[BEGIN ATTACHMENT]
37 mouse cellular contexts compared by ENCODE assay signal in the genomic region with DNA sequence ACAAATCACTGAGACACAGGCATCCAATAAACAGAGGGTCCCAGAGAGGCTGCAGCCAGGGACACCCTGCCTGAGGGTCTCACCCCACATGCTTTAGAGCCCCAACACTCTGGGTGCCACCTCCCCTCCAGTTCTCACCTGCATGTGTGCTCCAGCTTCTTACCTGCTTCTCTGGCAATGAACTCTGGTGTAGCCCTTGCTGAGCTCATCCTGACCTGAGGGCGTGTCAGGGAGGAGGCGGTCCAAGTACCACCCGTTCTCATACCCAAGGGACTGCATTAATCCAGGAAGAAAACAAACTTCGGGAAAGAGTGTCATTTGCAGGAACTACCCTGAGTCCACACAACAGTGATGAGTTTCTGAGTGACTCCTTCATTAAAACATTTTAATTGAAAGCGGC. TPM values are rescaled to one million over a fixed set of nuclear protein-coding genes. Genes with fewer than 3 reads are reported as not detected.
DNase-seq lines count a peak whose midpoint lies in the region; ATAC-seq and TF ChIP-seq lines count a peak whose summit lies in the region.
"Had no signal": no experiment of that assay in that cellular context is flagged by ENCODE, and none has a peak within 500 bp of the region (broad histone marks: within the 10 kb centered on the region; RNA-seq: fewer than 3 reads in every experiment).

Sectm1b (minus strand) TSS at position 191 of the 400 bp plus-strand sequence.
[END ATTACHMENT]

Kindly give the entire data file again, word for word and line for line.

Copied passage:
37 mouse cellular contexts compared by ENCODE assay signal in the genomic region with DNA sequence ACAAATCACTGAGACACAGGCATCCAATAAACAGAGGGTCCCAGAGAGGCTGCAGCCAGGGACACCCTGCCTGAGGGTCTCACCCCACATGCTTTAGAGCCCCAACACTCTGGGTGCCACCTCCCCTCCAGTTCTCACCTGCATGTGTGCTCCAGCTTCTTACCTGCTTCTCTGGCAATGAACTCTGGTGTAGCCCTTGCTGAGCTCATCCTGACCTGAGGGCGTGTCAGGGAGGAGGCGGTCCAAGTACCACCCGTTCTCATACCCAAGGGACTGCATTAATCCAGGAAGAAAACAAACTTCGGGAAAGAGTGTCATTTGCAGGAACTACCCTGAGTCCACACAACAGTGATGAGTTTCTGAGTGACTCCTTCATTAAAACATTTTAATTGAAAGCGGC. TPM values are rescaled to one million over a fixed set of nuclear protein-coding genes. Genes with fewer than 3 reads are reported as not detected.
DNase-seq lines count a peak whose midpoint lies in the region; ATAC-seq and TF ChIP-seq lines count a peak whose summit lies in the region.
"Had no signal": no experiment of that assay in that cellular context is flagged by ENCODE, and none has a peak within 500 bp of the region (broad histone marks: within the 10 kb centered on the region; RNA-seq: fewer than 3 reads in every experiment).

Sectm1b (minus strand) TSS at position 191 of the 400 bp plus-strand sequence.